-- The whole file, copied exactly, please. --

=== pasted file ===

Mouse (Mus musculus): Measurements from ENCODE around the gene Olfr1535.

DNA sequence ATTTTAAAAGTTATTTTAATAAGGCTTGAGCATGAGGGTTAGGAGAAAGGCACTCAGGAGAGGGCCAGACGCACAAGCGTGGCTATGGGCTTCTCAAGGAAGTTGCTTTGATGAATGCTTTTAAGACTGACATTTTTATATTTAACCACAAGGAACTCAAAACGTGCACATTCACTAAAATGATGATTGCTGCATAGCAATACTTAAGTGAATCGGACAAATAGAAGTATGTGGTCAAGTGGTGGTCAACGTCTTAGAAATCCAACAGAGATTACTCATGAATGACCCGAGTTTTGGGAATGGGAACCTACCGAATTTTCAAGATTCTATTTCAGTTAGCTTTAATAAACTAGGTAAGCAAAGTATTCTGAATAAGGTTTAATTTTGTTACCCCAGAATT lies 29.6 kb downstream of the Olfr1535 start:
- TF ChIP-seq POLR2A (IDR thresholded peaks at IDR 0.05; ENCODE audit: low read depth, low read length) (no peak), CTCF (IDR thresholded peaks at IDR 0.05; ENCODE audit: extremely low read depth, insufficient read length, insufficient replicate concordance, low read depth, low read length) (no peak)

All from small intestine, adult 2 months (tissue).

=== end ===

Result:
Mouse (Mus musculus): Measurements from ENCODE around the gene Olfr1535.

DNA sequence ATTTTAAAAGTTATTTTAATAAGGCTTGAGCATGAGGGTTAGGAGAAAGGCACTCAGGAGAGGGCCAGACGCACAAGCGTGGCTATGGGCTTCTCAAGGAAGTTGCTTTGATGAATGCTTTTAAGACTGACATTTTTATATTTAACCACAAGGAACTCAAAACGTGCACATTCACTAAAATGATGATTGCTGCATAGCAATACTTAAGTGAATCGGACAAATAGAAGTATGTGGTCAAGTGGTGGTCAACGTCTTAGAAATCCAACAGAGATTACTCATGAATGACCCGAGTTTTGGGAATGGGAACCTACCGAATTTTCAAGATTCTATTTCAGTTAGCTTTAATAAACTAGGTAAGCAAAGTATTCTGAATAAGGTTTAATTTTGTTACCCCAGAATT lies 29.6 kb downstream of the Olfr1535 start:
- TF ChIP-seq POLR2A (IDR thresholded peaks at IDR 0.05; ENCODE audit: low read depth, low read length) (no peak), CTCF (IDR thresholded peaks at IDR 0.05; ENCODE audit: extremely low read depth, insufficient read length, insufficient replicate concordance, low read depth, low read length) (no peak)

All from small intestine, adult 2 months (tissue).